The Tianxu leader finds out from his crony that Juntian and Cehai have been discovered, but getting it won’t be easy. Wu Zhi Qi, an “old friend” of the Tianxu leader’s, might be able to help. The Tianxu leader decides to pay him a visit, and orders his crony to figure out which mortals are Luohou Jidu and God of War. They should be stand-out disciples at the Flower Crown Contest.

Xuan Ji is incredibly bored by her and her sister’s receptionist duties and tries to nap. Her sister takes pity on her and lets her leave, giving her some dog blood to bring to their father. But before Xuan Ji can leave, they’re distracted by a commotion. Wu Tong, a belligerent disciple from the Dianjing Valley sect claims that he’s lost his nameplate but still demands to be let in. Wu Tong seems to be attracted to Ling Long at first sight, but she won’t let him in, refusing to back down even when he tries to bully her by casting a spell. She claims that anyone at Shaoyang could defeat him.

Ling Long and Wu Tong continue to butt heads. Xuan Ji tries to be a peacemaker, but then the Wu Tong decides to pick on her. He grabs her and flies off, intending to fight. Xuan Ji protests and tries to explain that she really has zero abilities. She doesn’t even know how to draw her spirit sword. He doesn’t care and instead taunts her by forcing her to ride his sword. She can’t control it. He makes it disappear and she falls from the sky while he laughs and flies off.

Xuan Ji falls straight into Si Feng’s arms. They stare at each other for a moment, then he drops her unceremoniously, flustered. Xuan Ji’s dog blood has spilled over his robes. She tries to dab it away, but he’s uncomfortable with her being so close and tells her to stay away. He speaks in a stiff, stilted way that makes Xuan Ji think he has a stutter.

Xuan Ji begs Si Feng to fly her to Shaoyang, clinging to his legs when he first refuses. Si Feng mutters that he’s never met a cultivator as lazy as her, but eventually agrees to fly her back.

Ling Long is yelling at Wu Tong when Xuan Ji gets back with Si Feng. Ling Long is relieved to see her sister and immediately recognized Si Feng as a member of the Lize Palace sect. Si Feng doesn’t bother with formalities and instead pulls out his nameplate and asks to be allowed in. Wu Tong grabs his nameplate and tries to taunt him about his mask, but Si Feng just takes it back, refusing to take the bait. Wu Tong disciple notices his stilted way of talking and gloats that it’s so fitting a stutterer rescued a fool. He continues to taunt Si Feng about not having any experience with women.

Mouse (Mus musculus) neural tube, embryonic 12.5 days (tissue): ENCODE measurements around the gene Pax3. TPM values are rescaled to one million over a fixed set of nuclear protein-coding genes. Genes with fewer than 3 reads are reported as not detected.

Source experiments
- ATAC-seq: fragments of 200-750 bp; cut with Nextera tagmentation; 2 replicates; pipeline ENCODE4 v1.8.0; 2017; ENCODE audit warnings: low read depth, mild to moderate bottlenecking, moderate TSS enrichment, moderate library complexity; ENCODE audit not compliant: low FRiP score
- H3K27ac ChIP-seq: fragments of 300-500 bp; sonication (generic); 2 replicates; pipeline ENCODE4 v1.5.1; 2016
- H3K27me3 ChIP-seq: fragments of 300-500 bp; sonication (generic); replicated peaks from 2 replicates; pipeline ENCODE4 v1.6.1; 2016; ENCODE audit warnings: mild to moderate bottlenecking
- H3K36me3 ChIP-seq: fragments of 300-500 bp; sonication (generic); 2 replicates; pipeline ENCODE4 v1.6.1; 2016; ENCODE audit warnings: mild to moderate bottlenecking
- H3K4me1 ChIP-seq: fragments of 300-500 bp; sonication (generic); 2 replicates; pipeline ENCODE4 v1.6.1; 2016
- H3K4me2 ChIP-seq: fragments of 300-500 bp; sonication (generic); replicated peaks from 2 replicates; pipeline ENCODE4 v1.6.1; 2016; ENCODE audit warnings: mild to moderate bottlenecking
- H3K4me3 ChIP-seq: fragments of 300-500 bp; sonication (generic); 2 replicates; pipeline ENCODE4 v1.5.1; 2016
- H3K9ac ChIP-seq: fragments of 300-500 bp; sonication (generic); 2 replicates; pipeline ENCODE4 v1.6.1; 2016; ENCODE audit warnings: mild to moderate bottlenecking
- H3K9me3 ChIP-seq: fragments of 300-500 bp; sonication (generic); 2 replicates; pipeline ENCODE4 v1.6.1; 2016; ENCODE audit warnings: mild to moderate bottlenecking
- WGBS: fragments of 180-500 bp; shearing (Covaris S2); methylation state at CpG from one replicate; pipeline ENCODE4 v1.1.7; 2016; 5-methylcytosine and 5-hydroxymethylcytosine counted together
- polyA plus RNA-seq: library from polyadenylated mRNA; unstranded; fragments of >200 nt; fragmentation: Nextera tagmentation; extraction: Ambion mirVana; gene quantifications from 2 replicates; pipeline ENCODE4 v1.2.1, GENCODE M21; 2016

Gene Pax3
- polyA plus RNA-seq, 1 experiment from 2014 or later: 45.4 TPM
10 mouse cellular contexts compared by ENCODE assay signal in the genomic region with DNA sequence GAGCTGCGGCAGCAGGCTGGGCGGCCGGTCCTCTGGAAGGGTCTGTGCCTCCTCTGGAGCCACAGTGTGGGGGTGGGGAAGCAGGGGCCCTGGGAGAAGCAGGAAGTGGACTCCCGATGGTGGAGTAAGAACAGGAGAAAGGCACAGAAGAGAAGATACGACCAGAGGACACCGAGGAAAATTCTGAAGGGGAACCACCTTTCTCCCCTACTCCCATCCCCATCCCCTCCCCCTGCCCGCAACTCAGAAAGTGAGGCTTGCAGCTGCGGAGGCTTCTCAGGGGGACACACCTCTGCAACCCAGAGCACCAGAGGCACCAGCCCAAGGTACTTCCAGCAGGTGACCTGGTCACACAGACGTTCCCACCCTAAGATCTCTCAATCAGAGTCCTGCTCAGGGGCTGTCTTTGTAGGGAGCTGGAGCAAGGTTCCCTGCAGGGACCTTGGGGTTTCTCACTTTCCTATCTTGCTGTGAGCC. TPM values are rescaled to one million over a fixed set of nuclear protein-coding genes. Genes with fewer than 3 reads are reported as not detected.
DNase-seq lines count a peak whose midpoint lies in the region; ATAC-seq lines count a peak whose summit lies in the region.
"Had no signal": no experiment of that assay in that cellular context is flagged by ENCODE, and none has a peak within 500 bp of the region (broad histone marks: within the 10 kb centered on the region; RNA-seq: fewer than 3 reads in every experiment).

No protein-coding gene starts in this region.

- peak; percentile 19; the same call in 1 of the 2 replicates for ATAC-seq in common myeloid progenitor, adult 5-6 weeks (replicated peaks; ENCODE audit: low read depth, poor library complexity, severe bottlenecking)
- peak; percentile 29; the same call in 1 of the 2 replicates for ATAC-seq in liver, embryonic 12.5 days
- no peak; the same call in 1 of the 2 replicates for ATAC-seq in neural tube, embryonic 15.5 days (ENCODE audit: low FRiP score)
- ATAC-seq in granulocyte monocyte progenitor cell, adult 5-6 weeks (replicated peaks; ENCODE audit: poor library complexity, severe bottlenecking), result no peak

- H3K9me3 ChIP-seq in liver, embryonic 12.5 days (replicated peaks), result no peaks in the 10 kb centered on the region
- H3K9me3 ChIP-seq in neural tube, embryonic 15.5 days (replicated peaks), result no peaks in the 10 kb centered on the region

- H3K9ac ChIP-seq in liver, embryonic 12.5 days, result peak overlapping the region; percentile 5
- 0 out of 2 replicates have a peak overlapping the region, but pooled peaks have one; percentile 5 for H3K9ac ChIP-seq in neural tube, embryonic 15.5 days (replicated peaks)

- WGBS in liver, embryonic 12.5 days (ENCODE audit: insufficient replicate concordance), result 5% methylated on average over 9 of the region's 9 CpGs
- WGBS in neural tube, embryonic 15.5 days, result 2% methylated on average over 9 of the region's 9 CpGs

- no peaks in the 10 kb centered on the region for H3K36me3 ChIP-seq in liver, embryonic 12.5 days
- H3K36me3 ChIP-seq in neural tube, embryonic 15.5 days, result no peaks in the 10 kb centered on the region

Ling Long seems ready to start another fight with him, but they’re interrupted by the arrival of her and Xuan Ji’s aunt and Wu Tong’s master. Wu Tong’s master makes him apologize to Ling Long and Xuan Ji and then they head in. Ling Long is unhappy that Wu Tong was let off so easily, but then realizes that Si Feng has disappeared. She tells Xuan Ji that Si Feng is one of Lize’s standout disciples, and even though he has to wear a mask all the time, she’s sure that he’s handsome.

Xuan Ji notices that Si Feng dropped his nameplate on the ground. She picks it up and is surprised to discover that they share the same birthdate.

Chu Lei scolds Xuan Ji for not even being able to summon her spirit sword. Ling Long starts crying loudly and saying that their deceased mother would be so disappointed to see Xuan Ji treated this way, and manages to get their father to stop scolding Xuan Ji. After he leaves, exasperated, Ling Long tells Xuan Ji that crying can be a useful tool — it can be a way to see if a person you like cares about you. But Xuan Ji has never cried in her life and doesn’t think she’s capable.

Zhong Min Yan, also known as Xiao Liu Zi (the Sixth Disciple), one of the Shaoyang disciples, delivers Xuan Ji and Ling Long some cakes from their father. Xuan Ji can’t taste it, but eats it happily, knowing that Ling Long thinks it tastes good.

She tries to bring Si Feng a cake to celebrate their shared birthday and returns his nameplate. He takes the nameplate but stiffly rejects the offer of cake, shutting the door in her face.

The next morning, Si Feng finds a peach blossom tree. He collects its dew to brew tea. He doesn’t notice Xuan Ji, who is napping in the tree. Xuan Ji wakes up and notices a small snake eyeing a bird’s nest with eggs inside. She grabs the snake before it can reach the nest. The snake opens its mouth and hisses at her. She screams, dropping the snake and falling out of the tree. She knocks over Si Feng’s teapot in the process.